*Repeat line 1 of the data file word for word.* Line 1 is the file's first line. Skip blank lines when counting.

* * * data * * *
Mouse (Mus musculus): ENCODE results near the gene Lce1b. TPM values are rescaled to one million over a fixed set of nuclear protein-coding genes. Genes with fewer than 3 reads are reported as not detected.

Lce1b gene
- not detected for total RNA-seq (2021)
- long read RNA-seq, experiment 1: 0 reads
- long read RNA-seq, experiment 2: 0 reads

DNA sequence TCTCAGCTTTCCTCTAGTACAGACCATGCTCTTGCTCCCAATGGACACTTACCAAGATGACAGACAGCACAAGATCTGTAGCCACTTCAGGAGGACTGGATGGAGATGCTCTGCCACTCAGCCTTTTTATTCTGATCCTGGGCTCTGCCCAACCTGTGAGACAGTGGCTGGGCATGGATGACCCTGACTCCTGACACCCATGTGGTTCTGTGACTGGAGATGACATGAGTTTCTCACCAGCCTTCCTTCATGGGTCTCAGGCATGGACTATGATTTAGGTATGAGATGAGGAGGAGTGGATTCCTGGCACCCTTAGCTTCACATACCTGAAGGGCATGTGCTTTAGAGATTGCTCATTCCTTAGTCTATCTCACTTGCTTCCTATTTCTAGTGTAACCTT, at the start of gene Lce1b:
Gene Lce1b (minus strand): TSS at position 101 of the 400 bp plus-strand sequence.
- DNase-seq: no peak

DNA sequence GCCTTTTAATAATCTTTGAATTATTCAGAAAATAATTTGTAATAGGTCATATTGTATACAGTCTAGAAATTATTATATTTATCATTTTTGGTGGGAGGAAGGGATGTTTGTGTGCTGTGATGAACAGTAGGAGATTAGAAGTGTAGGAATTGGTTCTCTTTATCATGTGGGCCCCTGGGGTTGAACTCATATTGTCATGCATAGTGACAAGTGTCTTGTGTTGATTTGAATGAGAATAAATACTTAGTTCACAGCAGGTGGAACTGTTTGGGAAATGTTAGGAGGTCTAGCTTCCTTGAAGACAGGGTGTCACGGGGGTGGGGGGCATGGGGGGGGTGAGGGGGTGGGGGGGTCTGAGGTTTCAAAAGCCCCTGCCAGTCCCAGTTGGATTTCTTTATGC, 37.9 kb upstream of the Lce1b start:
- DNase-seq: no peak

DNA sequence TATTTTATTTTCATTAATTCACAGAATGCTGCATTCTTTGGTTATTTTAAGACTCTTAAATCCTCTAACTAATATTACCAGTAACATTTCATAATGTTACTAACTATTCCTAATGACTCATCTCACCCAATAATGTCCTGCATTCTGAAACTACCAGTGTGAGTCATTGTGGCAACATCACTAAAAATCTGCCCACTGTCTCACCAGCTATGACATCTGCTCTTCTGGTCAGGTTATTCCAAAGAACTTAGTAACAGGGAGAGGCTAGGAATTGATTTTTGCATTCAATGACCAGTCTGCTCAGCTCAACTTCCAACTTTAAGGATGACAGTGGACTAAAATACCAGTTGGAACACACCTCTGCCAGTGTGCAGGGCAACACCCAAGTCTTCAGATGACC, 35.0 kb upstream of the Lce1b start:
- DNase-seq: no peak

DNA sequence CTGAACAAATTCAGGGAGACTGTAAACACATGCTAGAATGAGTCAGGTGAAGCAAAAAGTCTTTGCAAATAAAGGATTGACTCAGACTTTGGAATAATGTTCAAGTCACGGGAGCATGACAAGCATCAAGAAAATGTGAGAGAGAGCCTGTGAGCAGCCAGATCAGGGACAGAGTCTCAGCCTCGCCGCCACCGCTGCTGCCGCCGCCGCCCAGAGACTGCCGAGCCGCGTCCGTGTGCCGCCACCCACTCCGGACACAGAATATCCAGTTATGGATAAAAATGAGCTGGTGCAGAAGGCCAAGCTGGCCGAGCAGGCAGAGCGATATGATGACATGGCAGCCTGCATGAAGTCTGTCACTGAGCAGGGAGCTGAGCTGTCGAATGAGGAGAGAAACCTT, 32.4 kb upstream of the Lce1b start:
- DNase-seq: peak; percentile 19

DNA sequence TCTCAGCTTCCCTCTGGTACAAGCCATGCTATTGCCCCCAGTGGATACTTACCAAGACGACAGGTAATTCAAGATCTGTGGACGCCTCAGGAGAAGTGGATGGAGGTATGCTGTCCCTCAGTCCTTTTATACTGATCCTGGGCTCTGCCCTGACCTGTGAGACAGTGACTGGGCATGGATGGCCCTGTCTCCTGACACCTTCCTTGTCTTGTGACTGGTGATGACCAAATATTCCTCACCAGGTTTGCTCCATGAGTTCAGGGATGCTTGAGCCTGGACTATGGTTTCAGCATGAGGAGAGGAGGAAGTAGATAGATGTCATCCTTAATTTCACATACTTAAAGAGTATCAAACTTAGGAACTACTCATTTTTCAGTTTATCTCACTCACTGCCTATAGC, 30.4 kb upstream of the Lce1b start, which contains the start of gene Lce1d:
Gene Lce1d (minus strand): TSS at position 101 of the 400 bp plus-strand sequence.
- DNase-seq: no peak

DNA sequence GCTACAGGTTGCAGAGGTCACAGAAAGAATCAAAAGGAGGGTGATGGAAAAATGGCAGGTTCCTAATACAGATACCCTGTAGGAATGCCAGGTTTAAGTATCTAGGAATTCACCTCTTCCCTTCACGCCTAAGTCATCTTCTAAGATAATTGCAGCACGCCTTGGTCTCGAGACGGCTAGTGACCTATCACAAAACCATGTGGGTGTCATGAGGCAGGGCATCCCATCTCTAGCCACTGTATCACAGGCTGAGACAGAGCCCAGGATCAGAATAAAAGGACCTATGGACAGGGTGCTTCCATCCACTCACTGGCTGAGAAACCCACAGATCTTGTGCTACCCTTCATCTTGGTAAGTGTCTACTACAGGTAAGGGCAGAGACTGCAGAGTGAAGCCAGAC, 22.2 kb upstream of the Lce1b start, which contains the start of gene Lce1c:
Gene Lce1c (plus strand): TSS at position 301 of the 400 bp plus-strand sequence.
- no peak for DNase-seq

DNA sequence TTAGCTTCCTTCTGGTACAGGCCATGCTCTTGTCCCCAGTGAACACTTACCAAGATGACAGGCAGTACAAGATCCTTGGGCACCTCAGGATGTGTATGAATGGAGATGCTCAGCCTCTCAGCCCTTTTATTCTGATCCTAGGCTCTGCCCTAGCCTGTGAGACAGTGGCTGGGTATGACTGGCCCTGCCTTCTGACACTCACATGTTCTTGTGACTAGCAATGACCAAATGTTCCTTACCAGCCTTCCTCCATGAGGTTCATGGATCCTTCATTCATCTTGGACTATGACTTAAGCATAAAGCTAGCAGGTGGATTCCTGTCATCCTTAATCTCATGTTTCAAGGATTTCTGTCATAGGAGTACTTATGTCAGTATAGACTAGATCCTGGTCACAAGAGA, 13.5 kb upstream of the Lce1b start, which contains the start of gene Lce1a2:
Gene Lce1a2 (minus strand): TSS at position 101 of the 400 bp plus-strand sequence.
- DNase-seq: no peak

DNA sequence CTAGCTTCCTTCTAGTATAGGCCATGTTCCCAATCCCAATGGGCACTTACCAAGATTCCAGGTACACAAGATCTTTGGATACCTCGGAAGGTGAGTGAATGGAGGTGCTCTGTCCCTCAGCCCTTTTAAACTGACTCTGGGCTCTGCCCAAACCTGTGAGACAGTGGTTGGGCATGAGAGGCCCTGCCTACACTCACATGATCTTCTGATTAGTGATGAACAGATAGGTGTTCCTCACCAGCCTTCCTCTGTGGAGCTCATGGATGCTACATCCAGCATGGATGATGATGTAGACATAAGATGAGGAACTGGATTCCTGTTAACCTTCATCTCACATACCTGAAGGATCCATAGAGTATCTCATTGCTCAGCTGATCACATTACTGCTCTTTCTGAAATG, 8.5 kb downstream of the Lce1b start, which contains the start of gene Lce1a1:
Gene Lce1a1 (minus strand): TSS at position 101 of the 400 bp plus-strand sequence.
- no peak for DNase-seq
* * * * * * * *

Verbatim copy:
Mouse (Mus musculus): ENCODE results near the gene Lce1b. TPM values are rescaled to one million over a fixed set of nuclear protein-coding genes. Genes with fewer than 3 reads are reported as not detected.